When good habits go bad: Neuroscientist seeks roots of obsessive behavior, motion disorders

Learning, memory and habits are encoded in the strength of connections between neurons in the brain, the synapses. These connections aren't meant to be fixed, they're changeable, or plastic.

Duke University and neuroscientist Nicole Calakos studies what happens when those connections aren't as adaptable as they should be in the basal ganglia, the brain's "command center" for turning information into actions.

"The basal ganglia is the part of the brain that drives the car when you're not thinking too hard about it," Calakos said. It's also the part of the brain where neuroscientists are looking for the roots of obsessive-compulsive disorder, Huntington's, Parkinson's, and aspects of .

In her most recent work, which she'll discuss Saturday morning, Feb. 16 at the American Association for the Advancement of Science annual meeting in Boston, Calakos is mapping the defects in circuitry of the basal ganglia that underlie compulsive behavior. She is studying mice that have a synaptic defect that manifests itself as something like obsessive-compulsive behavior.

Calakos' former colleague Guoping Feng developed the mice at Duke before moving to the McGovern Institute for at MIT, where he now works. Feng was exploring the construction of synapses by knocking out genes one at a time. One set of mice ended up with facial lesions from endlessly grooming themselves until their faces were rubbed raw. When examining synaptic activity in the of these mice, Calakos' group discovered that metabotropic glutamate receptors, or mGluRs, were overactive and this in turn, left their synapses less able to change. Scientists think overactivity of these receptors can cause many aspects of the Fragile X mental retardation.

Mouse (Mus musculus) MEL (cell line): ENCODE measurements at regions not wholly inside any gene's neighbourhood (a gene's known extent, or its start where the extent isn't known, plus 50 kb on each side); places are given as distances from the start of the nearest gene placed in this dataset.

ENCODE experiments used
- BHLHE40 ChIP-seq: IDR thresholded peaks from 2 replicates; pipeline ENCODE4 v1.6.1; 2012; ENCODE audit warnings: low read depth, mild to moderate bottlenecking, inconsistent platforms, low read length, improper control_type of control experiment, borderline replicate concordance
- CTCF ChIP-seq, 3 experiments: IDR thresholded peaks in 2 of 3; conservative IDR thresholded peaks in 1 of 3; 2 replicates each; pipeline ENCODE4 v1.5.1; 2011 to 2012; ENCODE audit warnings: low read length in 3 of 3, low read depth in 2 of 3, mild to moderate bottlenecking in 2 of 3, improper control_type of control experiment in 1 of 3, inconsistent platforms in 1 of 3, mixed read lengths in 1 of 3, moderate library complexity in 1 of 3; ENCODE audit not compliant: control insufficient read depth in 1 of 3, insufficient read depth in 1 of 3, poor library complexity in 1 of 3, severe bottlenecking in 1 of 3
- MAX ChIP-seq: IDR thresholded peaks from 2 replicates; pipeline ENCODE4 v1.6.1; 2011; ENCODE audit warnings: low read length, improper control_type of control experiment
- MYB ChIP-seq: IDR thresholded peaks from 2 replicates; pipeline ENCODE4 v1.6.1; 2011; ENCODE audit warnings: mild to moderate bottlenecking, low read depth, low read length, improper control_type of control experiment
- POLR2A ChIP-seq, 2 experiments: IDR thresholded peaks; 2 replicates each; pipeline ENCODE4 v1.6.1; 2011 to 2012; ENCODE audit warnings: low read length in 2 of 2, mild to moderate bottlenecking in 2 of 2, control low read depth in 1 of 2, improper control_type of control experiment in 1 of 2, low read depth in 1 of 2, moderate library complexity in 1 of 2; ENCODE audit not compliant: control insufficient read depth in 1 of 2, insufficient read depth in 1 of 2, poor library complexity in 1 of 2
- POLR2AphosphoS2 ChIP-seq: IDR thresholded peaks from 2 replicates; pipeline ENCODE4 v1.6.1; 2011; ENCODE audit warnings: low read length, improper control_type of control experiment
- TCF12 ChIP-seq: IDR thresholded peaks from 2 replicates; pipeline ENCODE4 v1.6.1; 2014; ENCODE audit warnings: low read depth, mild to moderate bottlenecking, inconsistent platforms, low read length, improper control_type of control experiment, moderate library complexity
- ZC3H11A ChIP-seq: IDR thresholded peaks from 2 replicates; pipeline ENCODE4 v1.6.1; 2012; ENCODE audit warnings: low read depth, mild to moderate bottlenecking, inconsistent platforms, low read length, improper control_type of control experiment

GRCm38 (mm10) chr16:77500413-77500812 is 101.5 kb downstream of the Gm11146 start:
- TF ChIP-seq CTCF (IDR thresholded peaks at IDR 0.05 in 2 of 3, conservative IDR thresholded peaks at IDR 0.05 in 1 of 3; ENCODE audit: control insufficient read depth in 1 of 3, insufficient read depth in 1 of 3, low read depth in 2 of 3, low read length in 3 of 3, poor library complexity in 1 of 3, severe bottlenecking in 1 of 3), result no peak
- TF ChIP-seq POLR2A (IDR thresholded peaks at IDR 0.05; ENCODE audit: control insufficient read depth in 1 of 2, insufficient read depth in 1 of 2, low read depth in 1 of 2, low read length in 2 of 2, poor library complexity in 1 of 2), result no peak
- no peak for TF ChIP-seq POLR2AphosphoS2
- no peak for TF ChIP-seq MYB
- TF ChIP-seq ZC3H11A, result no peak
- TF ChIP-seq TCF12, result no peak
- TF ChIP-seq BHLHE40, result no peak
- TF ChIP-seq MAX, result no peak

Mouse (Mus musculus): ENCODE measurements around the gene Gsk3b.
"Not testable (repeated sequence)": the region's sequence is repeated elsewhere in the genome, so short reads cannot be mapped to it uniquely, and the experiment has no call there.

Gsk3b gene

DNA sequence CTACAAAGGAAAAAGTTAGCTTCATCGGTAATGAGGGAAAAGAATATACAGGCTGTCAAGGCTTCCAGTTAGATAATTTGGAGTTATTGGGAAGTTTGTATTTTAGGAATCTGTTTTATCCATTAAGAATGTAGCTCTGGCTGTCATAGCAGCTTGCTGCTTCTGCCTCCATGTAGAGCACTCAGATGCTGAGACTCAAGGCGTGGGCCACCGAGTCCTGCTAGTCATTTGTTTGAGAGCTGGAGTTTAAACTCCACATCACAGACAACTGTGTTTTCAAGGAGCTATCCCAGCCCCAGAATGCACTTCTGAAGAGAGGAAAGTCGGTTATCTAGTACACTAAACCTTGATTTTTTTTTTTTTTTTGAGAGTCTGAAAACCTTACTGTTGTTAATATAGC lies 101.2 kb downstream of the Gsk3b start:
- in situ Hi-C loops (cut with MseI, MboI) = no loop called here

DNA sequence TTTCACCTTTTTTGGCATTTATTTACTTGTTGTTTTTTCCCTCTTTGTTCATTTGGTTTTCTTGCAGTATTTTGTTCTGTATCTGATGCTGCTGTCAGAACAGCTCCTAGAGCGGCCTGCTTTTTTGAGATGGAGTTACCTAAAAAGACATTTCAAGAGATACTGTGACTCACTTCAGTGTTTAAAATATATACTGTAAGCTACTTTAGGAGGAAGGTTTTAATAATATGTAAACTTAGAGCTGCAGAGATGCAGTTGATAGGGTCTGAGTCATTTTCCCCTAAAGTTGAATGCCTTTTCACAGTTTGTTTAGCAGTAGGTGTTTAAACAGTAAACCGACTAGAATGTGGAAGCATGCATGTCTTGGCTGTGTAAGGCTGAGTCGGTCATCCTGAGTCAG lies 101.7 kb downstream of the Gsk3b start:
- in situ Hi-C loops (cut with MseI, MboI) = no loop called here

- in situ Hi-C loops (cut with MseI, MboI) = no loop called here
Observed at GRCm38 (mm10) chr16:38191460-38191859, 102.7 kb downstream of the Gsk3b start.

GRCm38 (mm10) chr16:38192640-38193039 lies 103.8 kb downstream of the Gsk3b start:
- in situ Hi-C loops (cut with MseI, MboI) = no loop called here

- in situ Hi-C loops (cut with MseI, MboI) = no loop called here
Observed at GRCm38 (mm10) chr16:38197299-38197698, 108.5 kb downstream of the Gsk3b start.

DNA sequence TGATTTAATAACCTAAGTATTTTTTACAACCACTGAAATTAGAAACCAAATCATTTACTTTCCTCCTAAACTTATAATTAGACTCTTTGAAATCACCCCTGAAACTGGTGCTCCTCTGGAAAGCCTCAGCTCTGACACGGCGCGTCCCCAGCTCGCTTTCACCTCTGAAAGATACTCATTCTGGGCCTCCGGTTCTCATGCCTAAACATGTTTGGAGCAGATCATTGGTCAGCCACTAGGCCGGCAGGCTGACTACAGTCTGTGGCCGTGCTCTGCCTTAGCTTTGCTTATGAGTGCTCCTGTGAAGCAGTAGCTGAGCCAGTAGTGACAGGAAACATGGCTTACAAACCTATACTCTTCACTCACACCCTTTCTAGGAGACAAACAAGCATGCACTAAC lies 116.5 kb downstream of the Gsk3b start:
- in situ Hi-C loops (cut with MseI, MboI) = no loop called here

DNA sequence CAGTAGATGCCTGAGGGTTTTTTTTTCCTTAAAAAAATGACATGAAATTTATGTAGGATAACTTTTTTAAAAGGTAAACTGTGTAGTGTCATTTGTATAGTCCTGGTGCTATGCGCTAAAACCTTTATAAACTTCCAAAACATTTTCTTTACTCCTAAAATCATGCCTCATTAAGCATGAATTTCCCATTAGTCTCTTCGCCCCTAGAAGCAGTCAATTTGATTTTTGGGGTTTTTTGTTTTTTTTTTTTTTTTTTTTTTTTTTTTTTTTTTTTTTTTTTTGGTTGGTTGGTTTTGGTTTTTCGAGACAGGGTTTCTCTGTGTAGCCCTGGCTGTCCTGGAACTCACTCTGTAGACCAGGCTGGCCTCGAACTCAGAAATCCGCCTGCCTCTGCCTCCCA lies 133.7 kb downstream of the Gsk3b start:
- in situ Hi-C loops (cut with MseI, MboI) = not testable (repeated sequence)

"It's an example of synaptic plasticity going awry," Calakos said. "They're stuck with less adaptable ." Calakos is now using the mice to determine whether drugs that inhibit mGluRs can be used to improve their behavior and testing whether the circuit defects are a generalizable explanation for similar behaviors in other mouse models. This work may then lead to new understandings for compulsive behaviors and new treatment opportunities.

add to favorites email to friend print save as pdf

Related Stories

Re-creating autism, in mice

Mar 21, 2011

(PhysOrg.com) -- By mutating a single gene, researchers at MIT and Duke have produced mice with two of the most common traits of autism — compulsive, repetitive behavior and avoidance of social interaction.

Positive feedback in the developing brain

May 16, 2012

(Medical Xpress) -- When an animal is born, its early experiences help map out the still-forming connections in its brain. As neurons in sensory areas of the brain fire in response to sights, smells, and sounds, ...

Researchers uncover steps in synapse building, pruning

Nov 16, 2011

Like a gardener who stakes some plants and weeds out others, the brain is constantly building networks of synapses, while pruning out redundant or unneeded synapses. Researchers at The Jackson Laboratory led by Assistant ...

Scientists find molecular glue needed to wire the brain

Dec 08, 2010

(PhysOrg.com) -- Yale University researchers have found that a single molecule not only connects brain cells but also changes how we learn. The findings, reported in the December 9 issue of the journal Neuron, may he ...

Recommended for you

Helping autistic kids read, write and communicate

Dec 04, 2014

The boy is delighted. You can see it in his eyes—his enthusiasm for the task, his pride in his ability. Indeed, Max has good reason to be proud: At age three, he is reading. And at this precise moment, ...

User comments

Please sign in to add a comment. Registration is free, and takes less than a minute. Read more

Click here to reset your password.
Sign in to get notified via email when new comments are made.